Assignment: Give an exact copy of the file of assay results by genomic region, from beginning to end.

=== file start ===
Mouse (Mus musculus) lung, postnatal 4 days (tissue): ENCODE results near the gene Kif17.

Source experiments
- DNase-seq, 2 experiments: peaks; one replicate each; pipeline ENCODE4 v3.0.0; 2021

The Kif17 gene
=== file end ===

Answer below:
Mouse (Mus musculus) lung, postnatal 4 days (tissue): ENCODE results near the gene Kif17.

Source experiments
- DNase-seq, 2 experiments: peaks; one replicate each; pipeline ENCODE4 v3.0.0; 2021

The Kif17 gene